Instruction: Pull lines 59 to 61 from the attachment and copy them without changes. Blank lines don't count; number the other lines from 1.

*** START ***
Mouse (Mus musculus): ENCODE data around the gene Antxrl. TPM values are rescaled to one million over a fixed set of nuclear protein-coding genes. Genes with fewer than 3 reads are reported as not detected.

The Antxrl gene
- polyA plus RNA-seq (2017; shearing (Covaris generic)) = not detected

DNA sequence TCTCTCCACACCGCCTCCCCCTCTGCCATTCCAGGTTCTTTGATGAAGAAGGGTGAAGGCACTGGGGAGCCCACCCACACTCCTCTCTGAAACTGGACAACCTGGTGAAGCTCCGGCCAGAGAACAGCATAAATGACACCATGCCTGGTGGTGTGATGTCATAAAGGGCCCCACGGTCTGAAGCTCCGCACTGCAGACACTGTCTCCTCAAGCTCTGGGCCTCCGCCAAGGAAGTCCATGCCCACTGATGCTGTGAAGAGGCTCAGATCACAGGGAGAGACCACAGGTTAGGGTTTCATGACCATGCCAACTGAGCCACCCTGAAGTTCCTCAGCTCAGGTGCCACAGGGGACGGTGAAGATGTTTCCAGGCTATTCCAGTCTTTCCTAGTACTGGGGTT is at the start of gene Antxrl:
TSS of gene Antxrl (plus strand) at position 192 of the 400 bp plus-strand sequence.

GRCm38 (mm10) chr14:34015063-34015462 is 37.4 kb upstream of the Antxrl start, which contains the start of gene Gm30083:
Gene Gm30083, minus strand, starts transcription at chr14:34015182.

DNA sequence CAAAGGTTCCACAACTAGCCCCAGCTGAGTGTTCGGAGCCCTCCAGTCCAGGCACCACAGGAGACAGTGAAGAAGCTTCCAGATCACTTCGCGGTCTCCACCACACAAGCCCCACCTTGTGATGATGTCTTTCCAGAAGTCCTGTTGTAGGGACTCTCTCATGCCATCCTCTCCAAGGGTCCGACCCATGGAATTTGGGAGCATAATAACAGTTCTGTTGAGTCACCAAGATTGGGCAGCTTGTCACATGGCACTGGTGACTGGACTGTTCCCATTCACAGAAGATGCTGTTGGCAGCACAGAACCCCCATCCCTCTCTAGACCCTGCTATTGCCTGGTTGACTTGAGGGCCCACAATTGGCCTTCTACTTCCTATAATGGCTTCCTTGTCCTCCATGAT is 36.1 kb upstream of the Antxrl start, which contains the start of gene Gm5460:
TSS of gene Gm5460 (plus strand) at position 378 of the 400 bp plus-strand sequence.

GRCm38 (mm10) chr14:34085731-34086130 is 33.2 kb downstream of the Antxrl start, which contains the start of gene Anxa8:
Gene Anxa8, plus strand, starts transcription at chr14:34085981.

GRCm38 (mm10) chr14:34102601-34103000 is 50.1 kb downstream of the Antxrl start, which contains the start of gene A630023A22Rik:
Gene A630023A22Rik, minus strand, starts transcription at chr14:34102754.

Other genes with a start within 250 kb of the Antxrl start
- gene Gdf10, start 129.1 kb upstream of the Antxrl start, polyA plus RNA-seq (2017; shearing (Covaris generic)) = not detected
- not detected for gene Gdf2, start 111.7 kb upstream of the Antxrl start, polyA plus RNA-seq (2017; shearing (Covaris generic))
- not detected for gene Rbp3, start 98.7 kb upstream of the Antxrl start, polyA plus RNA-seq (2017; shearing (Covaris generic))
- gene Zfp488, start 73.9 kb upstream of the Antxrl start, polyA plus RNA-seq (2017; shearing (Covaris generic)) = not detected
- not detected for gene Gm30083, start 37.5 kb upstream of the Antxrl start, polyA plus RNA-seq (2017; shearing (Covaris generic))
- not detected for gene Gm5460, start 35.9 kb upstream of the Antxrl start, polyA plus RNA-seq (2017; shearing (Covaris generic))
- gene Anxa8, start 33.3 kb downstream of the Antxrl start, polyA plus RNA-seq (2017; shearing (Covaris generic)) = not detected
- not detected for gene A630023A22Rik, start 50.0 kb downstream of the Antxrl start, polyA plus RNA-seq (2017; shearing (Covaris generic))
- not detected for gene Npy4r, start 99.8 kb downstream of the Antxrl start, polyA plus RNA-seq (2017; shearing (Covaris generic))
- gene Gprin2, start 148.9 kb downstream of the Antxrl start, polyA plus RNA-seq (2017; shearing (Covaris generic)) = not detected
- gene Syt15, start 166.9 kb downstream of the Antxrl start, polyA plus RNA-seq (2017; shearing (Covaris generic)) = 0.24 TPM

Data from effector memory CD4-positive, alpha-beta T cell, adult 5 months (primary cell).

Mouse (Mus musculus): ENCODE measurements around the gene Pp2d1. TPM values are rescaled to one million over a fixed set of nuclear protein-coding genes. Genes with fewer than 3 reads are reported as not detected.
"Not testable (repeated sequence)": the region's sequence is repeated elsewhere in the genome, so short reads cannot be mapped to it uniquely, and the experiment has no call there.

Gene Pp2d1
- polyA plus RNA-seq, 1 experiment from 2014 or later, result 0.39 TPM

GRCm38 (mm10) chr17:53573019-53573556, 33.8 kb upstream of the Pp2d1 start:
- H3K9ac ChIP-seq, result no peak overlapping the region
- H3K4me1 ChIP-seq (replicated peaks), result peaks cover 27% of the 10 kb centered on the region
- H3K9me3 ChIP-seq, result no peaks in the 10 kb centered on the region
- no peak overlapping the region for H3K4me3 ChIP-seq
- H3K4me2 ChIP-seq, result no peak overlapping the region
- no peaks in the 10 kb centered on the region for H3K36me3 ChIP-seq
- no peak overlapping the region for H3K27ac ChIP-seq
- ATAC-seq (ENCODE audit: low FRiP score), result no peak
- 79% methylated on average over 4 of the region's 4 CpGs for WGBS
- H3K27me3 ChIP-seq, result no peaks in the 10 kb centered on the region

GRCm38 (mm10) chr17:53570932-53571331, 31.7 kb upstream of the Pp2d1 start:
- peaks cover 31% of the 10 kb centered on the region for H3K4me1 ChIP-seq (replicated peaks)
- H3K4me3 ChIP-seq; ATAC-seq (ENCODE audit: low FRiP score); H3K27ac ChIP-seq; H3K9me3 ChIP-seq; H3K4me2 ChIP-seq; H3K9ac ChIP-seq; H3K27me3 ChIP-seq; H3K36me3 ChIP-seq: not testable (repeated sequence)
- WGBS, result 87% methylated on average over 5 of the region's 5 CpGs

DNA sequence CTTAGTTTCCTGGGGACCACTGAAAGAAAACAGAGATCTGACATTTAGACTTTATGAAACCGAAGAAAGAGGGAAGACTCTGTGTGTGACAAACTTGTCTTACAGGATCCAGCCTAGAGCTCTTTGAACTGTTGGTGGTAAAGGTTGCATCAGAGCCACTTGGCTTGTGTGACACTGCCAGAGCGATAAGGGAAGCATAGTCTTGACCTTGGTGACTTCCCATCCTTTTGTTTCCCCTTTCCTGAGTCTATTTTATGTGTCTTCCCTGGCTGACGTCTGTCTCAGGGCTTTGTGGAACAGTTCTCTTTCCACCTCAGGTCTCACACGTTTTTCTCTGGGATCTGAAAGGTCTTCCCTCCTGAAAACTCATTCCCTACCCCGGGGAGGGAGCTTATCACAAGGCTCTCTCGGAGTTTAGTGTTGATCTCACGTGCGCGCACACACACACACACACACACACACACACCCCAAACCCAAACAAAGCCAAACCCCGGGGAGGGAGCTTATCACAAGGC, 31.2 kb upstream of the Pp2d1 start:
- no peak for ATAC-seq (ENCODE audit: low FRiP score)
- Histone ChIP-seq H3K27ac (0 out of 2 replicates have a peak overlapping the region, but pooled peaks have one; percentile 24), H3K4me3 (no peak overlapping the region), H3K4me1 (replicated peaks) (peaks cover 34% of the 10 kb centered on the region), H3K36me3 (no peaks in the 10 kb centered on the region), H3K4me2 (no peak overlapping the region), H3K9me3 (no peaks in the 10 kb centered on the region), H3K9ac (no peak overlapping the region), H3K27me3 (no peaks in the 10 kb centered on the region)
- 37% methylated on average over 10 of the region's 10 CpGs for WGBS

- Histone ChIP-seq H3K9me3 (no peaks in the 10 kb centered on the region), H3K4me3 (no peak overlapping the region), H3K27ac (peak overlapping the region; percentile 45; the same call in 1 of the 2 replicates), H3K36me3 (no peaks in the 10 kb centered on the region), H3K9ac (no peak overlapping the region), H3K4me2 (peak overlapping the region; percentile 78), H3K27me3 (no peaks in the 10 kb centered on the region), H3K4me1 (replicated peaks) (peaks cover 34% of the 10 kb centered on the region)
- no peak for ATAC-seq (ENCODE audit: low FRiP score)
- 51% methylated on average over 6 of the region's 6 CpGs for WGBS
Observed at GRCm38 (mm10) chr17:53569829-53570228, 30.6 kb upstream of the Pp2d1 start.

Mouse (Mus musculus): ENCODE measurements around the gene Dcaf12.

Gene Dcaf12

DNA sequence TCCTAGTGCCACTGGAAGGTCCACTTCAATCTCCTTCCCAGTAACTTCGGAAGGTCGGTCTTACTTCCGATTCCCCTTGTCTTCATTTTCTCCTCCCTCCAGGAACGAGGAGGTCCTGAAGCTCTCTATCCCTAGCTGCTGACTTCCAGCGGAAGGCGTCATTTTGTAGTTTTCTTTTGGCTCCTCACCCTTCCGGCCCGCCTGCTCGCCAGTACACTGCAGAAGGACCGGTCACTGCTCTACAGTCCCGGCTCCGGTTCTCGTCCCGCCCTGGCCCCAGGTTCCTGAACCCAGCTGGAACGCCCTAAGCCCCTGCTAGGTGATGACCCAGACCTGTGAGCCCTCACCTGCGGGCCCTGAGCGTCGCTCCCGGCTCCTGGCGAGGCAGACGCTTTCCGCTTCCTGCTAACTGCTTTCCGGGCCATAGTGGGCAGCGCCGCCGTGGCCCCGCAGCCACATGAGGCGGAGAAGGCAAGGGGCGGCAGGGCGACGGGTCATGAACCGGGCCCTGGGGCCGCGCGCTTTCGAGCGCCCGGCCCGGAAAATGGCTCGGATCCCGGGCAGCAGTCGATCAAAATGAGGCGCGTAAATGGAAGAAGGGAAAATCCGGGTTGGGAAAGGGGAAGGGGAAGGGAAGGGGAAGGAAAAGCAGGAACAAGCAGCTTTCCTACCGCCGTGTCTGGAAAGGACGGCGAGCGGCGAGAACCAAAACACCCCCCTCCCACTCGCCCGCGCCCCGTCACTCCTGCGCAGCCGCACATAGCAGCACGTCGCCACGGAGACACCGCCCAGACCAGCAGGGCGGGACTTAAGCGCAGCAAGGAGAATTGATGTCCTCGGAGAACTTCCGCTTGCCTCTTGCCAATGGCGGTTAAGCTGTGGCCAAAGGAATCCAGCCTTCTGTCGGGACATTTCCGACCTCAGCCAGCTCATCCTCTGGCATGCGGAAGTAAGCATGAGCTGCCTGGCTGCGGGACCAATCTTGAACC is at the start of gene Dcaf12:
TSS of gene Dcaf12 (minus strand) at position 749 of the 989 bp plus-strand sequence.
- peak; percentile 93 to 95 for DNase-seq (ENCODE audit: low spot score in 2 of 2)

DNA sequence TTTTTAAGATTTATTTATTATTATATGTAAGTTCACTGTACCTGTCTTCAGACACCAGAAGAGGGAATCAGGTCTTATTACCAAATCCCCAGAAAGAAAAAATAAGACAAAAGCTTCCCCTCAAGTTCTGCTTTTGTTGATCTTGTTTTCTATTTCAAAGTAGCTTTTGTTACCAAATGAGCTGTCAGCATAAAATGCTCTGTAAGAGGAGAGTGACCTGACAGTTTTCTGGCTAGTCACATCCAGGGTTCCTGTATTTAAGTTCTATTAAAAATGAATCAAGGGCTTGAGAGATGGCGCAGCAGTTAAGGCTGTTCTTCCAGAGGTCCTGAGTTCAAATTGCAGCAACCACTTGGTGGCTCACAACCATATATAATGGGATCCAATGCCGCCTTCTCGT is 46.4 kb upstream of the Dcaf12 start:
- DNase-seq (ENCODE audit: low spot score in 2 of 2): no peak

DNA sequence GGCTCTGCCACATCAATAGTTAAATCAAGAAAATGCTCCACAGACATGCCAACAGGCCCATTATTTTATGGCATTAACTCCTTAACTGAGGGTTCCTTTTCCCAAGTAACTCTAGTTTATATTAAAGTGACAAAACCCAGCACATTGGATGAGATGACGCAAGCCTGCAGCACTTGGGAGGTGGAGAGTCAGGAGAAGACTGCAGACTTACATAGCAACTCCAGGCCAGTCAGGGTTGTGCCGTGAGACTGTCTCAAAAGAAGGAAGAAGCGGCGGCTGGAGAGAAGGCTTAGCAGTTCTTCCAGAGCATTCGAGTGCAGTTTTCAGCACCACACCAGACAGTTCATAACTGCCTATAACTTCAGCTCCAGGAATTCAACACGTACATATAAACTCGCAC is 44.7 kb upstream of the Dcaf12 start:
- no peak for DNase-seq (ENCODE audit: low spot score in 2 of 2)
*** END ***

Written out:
DNA sequence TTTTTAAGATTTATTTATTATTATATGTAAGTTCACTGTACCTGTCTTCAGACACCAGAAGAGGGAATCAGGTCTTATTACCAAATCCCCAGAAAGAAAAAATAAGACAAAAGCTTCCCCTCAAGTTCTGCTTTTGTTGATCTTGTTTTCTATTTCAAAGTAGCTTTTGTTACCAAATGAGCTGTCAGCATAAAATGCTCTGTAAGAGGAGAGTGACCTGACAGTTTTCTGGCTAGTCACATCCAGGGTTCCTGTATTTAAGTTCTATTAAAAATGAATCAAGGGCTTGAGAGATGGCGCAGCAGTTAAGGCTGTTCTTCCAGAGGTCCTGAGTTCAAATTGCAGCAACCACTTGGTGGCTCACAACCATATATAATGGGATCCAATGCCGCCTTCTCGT is 46.4 kb upstream of the Dcaf12 start:
- DNase-seq (ENCODE audit: low spot score in 2 of 2): no peak

DNA sequence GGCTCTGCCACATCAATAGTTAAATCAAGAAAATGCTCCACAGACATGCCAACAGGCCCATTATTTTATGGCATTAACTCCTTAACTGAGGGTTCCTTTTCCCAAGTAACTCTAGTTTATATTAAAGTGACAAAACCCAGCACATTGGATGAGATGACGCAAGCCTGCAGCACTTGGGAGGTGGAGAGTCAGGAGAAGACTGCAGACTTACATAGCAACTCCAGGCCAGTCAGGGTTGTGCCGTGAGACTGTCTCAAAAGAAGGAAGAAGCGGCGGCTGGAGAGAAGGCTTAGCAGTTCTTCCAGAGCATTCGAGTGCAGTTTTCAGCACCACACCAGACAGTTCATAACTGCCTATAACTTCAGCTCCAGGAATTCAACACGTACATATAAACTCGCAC is 44.7 kb upstream of the Dcaf12 start: